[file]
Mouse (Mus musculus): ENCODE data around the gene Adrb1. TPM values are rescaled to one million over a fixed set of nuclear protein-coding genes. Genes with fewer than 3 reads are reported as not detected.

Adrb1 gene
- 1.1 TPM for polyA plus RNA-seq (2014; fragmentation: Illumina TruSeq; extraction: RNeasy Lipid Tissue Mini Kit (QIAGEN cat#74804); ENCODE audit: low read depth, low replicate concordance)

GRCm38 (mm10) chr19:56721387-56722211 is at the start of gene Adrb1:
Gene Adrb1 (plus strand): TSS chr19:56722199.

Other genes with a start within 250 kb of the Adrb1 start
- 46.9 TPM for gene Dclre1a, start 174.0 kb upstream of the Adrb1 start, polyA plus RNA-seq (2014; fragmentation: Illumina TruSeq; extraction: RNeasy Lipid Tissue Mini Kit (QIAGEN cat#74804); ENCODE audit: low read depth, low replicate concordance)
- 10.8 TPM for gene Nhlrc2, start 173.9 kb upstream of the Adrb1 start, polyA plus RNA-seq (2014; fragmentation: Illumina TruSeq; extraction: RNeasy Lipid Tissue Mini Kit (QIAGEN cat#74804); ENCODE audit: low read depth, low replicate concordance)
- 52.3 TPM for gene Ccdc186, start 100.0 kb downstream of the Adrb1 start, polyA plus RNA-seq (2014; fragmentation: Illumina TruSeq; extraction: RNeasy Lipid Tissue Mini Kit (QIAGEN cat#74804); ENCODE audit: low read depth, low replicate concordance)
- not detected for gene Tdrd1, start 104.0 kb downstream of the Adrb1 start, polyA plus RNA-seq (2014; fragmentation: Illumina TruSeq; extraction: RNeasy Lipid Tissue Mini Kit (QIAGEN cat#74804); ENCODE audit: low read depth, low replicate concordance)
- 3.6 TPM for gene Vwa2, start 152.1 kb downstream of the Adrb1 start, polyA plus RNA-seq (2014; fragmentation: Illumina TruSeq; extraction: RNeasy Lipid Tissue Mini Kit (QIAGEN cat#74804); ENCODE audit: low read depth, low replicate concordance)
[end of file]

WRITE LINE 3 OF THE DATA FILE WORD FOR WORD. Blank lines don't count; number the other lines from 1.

- 1.1 TPM for polyA plus RNA-seq (2014; fragmentation: Illumina TruSeq; extraction: RNeasy Lipid Tissue Mini Kit (QIAGEN cat#74804); ENCODE audit: low read depth, low replicate concordance)